# Panel data

In statistics and econometrics, the term panel data refers to multi-dimensional data frequently involving measurements over time. Panel data contain observations of multiple phenomena obtained over multiple time periods for the same firms or individuals. In biostatistics, the term longitudinal data is often used instead,[1][2] wherein a subject or cluster constitutes a panel member or individual in a longitudinal study.

Time series and cross-sectional data can be thought of as special cases of panel data that are in one dimension only (one panel member or individual for the former, one time point for the latter).

## Example

balanced panel: unbalanced panel:
${\displaystyle {\begin{matrix}\mathrm {person} &\mathrm {year} &\mathrm {income} &\mathrm {age} &\mathrm {sex} \\1&2001&1300&27&1\\1&2002&1600&28&1\\1&2003&2000&29&1\\2&2001&2000&38&2\\2&2002&2300&39&2\\2&2003&2400&40&2\end{matrix}}}$ ${\displaystyle {\begin{matrix}\mathrm {person} &\mathrm {year} &\mathrm {income} &\mathrm {age} &\mathrm {sex} \\1&2001&1600&23&1\\1&2002&1500&24&1\\2&2001&1900&41&2\\2&2002&2000&42&2\\2&2003&2100&43&2\\3&2002&3300&34&1\end{matrix}}}$

In the example above, two data sets with a panel structure are shown. Individual characteristics (income, age, sex) are collected for different persons and different years. In the left data set two persons (1, 2) are observed over three years (2001, 2002, 2003). Because each person is observed every year, the left-hand data set is called a balanced panel, whereas the data set on the right hand is called an unbalanced panel, since person 1 is not observed in year 2003 and person 3 is not observed in 2003 or 2001. This specific structure these data sets are in is called long format where one row holds one observation per time. Another way to structure panel data would be the wide format where one row represents one observational unit for all points in time (for the example, the wide format would have only two (left example) or three (right example) rows of data with additional columns for each time-varying variable (income, age). Representing panel data in long format is much more common than using the wide format.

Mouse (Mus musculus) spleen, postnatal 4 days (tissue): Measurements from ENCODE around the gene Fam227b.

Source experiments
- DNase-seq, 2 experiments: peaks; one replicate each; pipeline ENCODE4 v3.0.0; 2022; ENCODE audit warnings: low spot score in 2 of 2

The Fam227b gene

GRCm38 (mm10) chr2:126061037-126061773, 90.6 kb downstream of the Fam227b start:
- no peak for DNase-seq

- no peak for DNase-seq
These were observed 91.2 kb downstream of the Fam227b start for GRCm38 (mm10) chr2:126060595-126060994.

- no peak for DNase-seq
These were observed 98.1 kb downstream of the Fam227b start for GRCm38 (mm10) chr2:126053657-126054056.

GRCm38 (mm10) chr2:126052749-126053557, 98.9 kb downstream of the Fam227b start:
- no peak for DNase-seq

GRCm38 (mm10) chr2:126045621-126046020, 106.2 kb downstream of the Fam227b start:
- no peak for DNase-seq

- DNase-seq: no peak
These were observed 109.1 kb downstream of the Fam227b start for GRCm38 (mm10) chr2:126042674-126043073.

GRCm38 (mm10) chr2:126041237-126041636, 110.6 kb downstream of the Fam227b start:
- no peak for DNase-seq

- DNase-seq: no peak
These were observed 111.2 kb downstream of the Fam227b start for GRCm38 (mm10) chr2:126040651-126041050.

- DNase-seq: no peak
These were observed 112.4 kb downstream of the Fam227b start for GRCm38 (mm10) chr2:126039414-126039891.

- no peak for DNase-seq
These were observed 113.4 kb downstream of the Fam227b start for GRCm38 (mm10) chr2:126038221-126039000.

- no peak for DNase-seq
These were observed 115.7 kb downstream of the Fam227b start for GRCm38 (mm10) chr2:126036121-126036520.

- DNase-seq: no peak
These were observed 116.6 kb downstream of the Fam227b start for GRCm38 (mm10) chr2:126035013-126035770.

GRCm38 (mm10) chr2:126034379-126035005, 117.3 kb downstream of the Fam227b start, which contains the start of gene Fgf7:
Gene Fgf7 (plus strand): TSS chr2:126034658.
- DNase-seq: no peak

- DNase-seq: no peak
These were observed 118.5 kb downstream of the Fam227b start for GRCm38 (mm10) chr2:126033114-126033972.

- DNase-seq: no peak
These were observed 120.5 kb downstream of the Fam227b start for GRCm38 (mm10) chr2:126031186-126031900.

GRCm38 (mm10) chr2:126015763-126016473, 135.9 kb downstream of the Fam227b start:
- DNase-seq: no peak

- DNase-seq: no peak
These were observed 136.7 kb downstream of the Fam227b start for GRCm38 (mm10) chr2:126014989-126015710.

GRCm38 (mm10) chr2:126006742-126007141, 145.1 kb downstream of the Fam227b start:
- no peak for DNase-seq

## Analysis of panel data

A panel has the form

${\displaystyle X_{it},\;i=1,\dots ,N\;t=1,\dots ,T,}$
where ${\displaystyle i}$ is the individual dimension and ${\displaystyle t}$ is the time dimension. A general panel data regression model is written as ${\displaystyle y_{it}=\alpha +\beta 'X_{it}+u_{it}.}$ Different assumptions can be made on the precise structure of this general model. Two important models are the fixed effects model and the random effects model. The fixed effects model is denoted as

${\displaystyle y_{it}=\alpha +\beta 'X_{it}+u_{it},}$
${\displaystyle u_{it}=\mu _{i}+\nu _{it}.}$

${\displaystyle \mu _{i}}$ are individual-specific, time-invariant effects (for example in a panel of countries this could include geography, climate etc.) and because we assume they are fixed over time, this is called the fixed-effects model. The random effects model assumes in addition that

${\displaystyle \mu _{i}\sim {\text{i.i.d.}}N(0,\sigma _{\mu }^{2})}$

and

${\displaystyle \nu _{it}\sim {\text{i.i.d.}}N(0,\sigma _{\nu }^{2}),}$

that is, the two error components are independent from each other.

### Dynamic Panel Data

Dynamic panel data describe the case where a lag of the dependent variable is used as regressor:

${\displaystyle y_{it}=\alpha +\beta 'X_{it}+\gamma y_{it-1}+u_{it},}$

The presence of the lagged dependent variable introduces endogeneity, so estimators like Arellano–Bond estimator or Blundell and Bond that use instruments must be used.